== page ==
Colombian high court rejects Uribe third-term bid

BOGOTA: Colombia's Constitutional Court on Friday announced it rejected a bid by President Alvaro Uribe for a third consecutive term in office, a ruling Uribe said he would honour.

Lead justice Mauricio Gonzalez said that the high court declared that the law calling for a referendum that would have allowed a third term "cannot proceed."

"The anomalies (of the law) seen as a whole constitute a grave violation of democratic principles," Gonzalez said.

Uribe, Washington's closest ally in South America, was first elected in 2002 and easily re-elected in 2006 after a sympathetic Congress amended the constitution to let him run for a second term.

But the constitution only allows for one re-election, so to run again the popular Uribe had to secure another constitutional amendment.

Uribe, speaking from the Caribbean port of Barranquilla, said that he will "obey and respect" the ruling.

"I hope to continue serving Colombia... to the last day of my existence," he said, adding that he trusts the next president "will maintain the levels of security and trust that we have recovered."

In his ruling, Gonzalez said the law calling for such a referendum included "substantial violations to the democratic principle."

"It is not a matter of mere... irregularities," he added.

Seven of the nine Constitutional Court justices voted against the measure, while two abstained, Gonzalez said.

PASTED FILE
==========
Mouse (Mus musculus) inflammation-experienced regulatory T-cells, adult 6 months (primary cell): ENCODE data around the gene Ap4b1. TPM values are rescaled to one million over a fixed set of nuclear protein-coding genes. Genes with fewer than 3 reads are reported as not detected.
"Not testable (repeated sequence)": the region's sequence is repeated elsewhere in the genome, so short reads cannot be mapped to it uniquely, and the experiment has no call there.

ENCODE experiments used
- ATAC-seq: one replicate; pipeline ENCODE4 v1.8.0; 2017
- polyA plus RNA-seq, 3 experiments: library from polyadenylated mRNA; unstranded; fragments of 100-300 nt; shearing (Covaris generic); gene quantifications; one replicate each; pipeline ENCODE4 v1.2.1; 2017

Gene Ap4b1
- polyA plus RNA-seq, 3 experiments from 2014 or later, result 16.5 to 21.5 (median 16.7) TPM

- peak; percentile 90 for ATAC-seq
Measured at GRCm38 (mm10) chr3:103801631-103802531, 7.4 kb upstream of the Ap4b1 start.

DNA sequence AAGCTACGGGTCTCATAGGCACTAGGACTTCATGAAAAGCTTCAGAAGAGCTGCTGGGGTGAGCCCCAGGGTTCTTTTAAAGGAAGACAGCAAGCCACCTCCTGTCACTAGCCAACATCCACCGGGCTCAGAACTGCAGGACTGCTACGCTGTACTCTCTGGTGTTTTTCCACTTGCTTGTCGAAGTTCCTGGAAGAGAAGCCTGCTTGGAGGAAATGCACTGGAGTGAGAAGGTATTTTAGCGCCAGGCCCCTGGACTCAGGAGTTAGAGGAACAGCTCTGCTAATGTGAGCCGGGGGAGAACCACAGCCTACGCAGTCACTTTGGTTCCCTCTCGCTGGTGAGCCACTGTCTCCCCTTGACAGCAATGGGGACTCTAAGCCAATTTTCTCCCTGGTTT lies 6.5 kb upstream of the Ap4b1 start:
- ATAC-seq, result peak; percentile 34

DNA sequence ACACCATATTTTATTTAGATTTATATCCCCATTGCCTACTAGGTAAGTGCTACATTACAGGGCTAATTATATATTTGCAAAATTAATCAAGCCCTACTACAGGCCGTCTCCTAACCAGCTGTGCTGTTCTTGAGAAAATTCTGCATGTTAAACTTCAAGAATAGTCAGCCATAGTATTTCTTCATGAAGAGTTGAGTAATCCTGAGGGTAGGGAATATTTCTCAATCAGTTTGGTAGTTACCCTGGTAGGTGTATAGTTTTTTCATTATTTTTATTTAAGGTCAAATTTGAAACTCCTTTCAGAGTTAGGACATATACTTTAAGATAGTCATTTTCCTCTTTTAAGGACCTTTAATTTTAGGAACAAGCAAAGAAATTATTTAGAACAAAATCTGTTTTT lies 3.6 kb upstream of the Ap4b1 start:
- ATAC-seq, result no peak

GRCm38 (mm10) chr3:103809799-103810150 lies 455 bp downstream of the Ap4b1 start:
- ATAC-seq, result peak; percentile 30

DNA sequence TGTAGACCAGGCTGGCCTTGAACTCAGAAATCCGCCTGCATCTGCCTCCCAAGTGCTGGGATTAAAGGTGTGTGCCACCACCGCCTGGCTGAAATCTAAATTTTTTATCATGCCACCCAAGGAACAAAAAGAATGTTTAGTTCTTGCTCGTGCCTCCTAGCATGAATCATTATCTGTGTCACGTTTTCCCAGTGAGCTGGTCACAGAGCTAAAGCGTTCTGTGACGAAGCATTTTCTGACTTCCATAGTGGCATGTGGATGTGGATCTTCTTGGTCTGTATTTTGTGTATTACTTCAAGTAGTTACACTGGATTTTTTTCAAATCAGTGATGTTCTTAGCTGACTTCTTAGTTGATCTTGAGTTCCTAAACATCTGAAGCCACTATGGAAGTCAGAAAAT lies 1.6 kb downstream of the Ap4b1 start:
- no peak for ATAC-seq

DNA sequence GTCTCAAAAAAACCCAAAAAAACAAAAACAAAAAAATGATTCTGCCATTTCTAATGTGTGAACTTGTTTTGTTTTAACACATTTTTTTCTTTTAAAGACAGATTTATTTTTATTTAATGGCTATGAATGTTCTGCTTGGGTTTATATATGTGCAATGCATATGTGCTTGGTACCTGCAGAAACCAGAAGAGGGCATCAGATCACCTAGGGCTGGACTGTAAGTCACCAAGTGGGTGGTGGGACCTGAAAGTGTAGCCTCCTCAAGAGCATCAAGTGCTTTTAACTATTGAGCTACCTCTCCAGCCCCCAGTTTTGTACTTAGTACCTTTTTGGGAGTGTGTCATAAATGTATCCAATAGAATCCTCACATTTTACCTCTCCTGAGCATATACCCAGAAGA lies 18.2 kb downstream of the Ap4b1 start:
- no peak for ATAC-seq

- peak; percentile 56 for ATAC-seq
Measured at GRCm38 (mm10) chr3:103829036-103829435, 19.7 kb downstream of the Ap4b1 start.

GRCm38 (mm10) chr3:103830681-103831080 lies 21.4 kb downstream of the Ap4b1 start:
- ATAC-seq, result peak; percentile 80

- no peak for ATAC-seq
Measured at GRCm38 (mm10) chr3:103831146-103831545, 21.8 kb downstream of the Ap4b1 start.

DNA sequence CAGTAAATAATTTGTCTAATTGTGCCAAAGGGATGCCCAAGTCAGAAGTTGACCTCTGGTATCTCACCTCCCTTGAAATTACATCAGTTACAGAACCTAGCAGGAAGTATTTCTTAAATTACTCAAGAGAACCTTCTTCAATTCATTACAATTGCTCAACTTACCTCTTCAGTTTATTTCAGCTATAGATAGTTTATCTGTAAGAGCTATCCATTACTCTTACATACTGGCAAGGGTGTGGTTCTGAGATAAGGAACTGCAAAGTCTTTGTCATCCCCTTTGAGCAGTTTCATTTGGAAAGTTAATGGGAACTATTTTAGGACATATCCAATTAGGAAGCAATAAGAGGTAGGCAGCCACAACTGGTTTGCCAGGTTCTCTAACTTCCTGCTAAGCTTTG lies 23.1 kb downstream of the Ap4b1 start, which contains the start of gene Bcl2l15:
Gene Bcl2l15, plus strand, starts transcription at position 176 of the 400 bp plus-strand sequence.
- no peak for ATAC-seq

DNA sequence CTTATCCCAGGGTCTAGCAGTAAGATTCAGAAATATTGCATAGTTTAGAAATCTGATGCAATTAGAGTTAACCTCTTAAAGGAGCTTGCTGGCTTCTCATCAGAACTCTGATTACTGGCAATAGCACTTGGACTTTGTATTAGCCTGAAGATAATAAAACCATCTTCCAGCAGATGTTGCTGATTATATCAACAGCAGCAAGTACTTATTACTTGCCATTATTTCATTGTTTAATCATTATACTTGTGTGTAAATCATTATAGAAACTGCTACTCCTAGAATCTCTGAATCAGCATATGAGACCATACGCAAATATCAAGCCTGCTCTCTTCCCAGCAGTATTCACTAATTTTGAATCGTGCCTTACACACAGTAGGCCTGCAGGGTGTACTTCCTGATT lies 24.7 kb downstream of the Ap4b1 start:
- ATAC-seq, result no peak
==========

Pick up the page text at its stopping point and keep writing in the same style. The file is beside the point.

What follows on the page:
The no-nonsense Uribe, 57, is credited with a successful law-and-order program and has an approval rating near 70 percent. More than 80 percent of Colombians said in a December poll that they would have supported Uribe if he was able to run for a third term.

The first round of voting in Colombia's presidential election is set for May 30.

Uribe, an attorney and supporter of free-market policies, is popular largely thanks to his US-backed campaign against the leftist Revolutionary Armed Forces of Colombia (FARC) guerrillas and for helping usher the country towards its best economic performances in 30 years.

The FARC, Latin America's oldest and largest insurgency, has been battling the Colombian government for four decades.

Uribe opponents say the military's success has been accompanied by a rise in human rights violations and that the president's economic strategy only benefits big business.